Urge to play rising...rising...
Interplay's latest strategy title, Hostile Waters: Antaeus Rising
, is easy
to grade but almost impossible to describe. In a way, it's like an interactive
movie in the best sense of the term. Built around an engrossing, well developed
plot, Antaeus Rising
puts you in command of a scuttled carrier which had
been forgotten off the coast of an island in Oceania.
It's the year 2032 and nano-technology has transformed the world. War has been
forgotten and science, industry and healthcare are thriving. Earth is a utopia...until
a group of generals and captains of industry (disgruntled because they have
nothing to do now) start blowing cities back into nanodust. Sadly, the world's
governments are no longer prepared to deal with a large scale war, and are forced
to try and rebuild the only remaining nano-carrier on the planet.
The good news is that since the carrier (dubbed 'Antaeus') uses nano-technology,
it can convert almost anything it encounters into building materials to repair
itself and build a fleet of tanks and helicopters. In addition, as you discover
new technologies you will be able to design increasingly unique units that are
tailored to specific kinds of combat. The bad news is that the Antaeus is almost
completely crippled, crewless, and under attack when you take command.
Fortunately, you don't actually need a crew - you can resurrect the Antaeus'
original one. The minds of the Antaeus' best and brightest have been preserved
in microchips called "Soulcatchers." Almost any unit that you can design can
be equipped with a Soulcatcher unit, and then you can assign one of the resurrected
crewmembers to that unit. Creepy, but effective.
If you match the right crewperson to the right unit, it will pay off in spades.
The pilots and tankers assigned to the Antaeus really know their jobs, and they
are the best wingmen I have ever had in a PC game. Watching the pilots bob and
weave to avoid missile fire or use terrain to sneak up on a target is a real
In fact, the AI is sufficiently strong that you can play the entire game without
taking advantage of one of Antaeus' coolest features: being able to take control
of one of your units and get into the thick of battle. This sets Antaeus
apart from other RTS games, though it has been tried in past efforts like Uprising.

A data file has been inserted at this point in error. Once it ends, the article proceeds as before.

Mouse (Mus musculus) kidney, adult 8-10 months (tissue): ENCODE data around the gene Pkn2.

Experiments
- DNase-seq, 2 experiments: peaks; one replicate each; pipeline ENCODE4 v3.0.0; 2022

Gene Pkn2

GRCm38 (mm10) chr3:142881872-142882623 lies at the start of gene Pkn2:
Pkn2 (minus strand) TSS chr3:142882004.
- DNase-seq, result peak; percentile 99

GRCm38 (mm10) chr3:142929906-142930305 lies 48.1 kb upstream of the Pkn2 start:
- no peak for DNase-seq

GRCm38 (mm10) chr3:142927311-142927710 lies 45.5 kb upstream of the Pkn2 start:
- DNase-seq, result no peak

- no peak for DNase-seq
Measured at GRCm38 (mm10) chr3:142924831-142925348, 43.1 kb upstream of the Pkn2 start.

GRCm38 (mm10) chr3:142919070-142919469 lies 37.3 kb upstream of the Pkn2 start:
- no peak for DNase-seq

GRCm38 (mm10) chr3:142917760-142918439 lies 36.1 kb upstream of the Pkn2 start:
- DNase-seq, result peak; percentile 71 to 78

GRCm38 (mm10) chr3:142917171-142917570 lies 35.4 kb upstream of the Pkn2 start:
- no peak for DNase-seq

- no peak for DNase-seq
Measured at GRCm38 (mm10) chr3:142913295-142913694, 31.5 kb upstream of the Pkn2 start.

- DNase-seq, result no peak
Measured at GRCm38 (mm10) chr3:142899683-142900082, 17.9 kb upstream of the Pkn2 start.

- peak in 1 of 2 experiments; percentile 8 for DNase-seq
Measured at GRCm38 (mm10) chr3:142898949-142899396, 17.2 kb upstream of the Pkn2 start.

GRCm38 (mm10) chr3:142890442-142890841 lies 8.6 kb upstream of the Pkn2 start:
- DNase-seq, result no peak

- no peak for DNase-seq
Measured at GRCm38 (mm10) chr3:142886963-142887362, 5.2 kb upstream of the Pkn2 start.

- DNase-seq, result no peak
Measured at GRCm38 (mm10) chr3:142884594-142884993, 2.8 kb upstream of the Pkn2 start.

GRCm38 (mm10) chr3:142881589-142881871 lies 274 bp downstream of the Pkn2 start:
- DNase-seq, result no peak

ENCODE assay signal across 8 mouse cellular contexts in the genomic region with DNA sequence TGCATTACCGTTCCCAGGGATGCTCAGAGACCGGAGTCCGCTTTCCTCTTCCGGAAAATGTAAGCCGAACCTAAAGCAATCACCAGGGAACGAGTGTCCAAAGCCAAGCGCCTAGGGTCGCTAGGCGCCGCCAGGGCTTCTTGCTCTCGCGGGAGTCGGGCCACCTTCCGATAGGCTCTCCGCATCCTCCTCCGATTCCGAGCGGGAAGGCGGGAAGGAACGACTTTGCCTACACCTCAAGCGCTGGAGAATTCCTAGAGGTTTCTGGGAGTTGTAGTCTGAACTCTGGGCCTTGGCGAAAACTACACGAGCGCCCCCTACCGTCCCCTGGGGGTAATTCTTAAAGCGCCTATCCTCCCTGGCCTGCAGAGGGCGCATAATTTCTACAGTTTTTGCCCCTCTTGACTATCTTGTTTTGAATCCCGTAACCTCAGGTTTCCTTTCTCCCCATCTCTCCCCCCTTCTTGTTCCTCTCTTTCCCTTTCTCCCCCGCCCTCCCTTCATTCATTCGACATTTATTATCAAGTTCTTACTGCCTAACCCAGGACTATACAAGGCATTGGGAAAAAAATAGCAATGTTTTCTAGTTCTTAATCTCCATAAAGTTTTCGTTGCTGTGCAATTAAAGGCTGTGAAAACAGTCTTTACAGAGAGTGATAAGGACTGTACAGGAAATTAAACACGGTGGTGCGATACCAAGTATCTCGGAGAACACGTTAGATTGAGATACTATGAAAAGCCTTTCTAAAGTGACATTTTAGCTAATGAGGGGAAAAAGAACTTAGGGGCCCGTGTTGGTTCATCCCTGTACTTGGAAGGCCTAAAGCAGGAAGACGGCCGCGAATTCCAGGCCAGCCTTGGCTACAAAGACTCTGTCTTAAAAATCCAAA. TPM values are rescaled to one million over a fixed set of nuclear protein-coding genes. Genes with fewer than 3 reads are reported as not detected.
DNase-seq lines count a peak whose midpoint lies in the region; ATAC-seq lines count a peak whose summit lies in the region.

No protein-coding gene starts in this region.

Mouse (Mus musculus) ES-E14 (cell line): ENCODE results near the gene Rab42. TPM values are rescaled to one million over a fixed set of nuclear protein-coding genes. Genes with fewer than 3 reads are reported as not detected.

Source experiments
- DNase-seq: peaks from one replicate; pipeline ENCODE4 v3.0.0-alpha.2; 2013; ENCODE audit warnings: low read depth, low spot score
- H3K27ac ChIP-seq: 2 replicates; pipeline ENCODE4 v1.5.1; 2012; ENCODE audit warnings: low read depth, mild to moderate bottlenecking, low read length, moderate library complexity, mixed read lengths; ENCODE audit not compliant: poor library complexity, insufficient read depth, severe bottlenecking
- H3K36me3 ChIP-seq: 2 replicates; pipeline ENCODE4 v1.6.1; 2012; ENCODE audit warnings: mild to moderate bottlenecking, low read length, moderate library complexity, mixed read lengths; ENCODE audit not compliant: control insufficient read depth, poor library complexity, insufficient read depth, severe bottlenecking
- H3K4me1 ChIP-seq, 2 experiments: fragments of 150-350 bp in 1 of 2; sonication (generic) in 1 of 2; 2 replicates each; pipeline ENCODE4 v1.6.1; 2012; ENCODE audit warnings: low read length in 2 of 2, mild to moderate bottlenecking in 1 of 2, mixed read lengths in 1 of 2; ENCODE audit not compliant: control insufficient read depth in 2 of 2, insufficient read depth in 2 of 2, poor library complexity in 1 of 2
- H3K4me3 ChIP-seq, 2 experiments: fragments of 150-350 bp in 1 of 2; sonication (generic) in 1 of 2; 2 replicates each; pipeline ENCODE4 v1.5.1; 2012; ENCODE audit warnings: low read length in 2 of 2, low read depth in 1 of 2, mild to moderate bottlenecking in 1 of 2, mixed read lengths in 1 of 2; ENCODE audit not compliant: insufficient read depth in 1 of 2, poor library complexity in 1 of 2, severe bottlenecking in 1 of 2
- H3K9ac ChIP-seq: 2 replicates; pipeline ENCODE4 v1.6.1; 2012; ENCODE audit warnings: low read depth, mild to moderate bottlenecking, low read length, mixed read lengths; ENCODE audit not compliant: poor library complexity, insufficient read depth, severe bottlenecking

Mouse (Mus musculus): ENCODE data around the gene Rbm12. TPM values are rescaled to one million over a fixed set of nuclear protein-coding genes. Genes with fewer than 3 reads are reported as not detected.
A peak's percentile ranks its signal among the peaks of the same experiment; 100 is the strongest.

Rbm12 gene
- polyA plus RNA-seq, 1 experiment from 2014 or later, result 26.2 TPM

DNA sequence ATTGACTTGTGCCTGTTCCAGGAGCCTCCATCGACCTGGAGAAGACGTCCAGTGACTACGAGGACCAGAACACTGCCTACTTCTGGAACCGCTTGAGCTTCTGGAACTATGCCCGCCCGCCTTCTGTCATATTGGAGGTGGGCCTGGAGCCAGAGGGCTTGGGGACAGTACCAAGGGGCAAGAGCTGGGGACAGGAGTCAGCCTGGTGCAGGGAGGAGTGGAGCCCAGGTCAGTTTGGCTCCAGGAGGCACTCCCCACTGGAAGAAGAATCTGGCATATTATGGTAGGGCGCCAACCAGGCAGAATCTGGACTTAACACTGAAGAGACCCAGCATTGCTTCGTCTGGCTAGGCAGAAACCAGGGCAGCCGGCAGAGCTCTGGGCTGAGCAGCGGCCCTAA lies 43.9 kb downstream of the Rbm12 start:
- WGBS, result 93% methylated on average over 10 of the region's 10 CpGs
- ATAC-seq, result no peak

When you move into the 3D view, the graphics are gorgeous and are certainly
comparable to what we have come to expect from a first-person shooter. The actual
combat is pure arcade action. Shoot them before they shoot you, and remember
that there are a lot more of them.
Jumping into one of your units also allows you to see the battlefield up close
and make command decisions in real time. I use the helicopter solely for this
purpose. I'll jump in and select targets for my units and then provide roving
cover where needed. The interface for giving orders and marking waypoints is
extremely intuitive, and is the same whether you are on the map screen or using
the first person view.
The types of strategy that will work for various missions is almost completely dependent on your play style. If you can secure a large area and process its raw materials, you will be able to crank out new units as fast as the old ones are destroyed. Since the only place you can produce units is the carrier, however, you may not be able to get your units back into the thick of battle very quickly. On the other hand, you can take a covert ops approach and try to surgically accomplish your mission goals with minimal casualties.
the mission scripting assumes that you cannot figure this sort of thing out
for yourself and tends to walk you through the golden path to success in each
mission - whether you want it to or not.
Of course, much of the scripting in those missions is intended to further
the plot of the game, which is a pleasant change from having the plot exist
solely to provide an excuse for the action. Fans of a good story will find that
the scripted events, cutscenes and professional voice acting are just as engrossing
as the first-person gameplay. In this regard, Antaeus hopefully offers
a glimpse of how developers will be looking for new ways to create fun, engrossing
experiences that do not fit easily into a particular genre.
Which Antaeus certainly does not. With only a few units (up to eight)
under your control at a time, it's not a typical RTS game. Yet with a hefty
strategic element and the requirement that you rely on your team's excellent
AI, it's not a first-person shooter.
Too bad it's not more things as well, since there is no multiplayer or random
scenario generator. Antaeus is only what you make of the plot and the
21 (very time consuming) missions. Though the story is strong enough to carry
the game, this kind of experience is just screaming for multiplay and the omission
Antaeus is best taken as what it is: an experience. It is a graphically
beautiful, fully engrossing story that lets the player take the role of combatant
and commander. If, in this kind of game, you tend to zip through missions only
once without playing with different strategies or fully exploring the scenarios
or the maps, Antaeus is probably not for you. On the other hand, if the
multi-layered change of pace appeals to you, the richness and quality of the
limited gameplay make the game well worth the price of admission.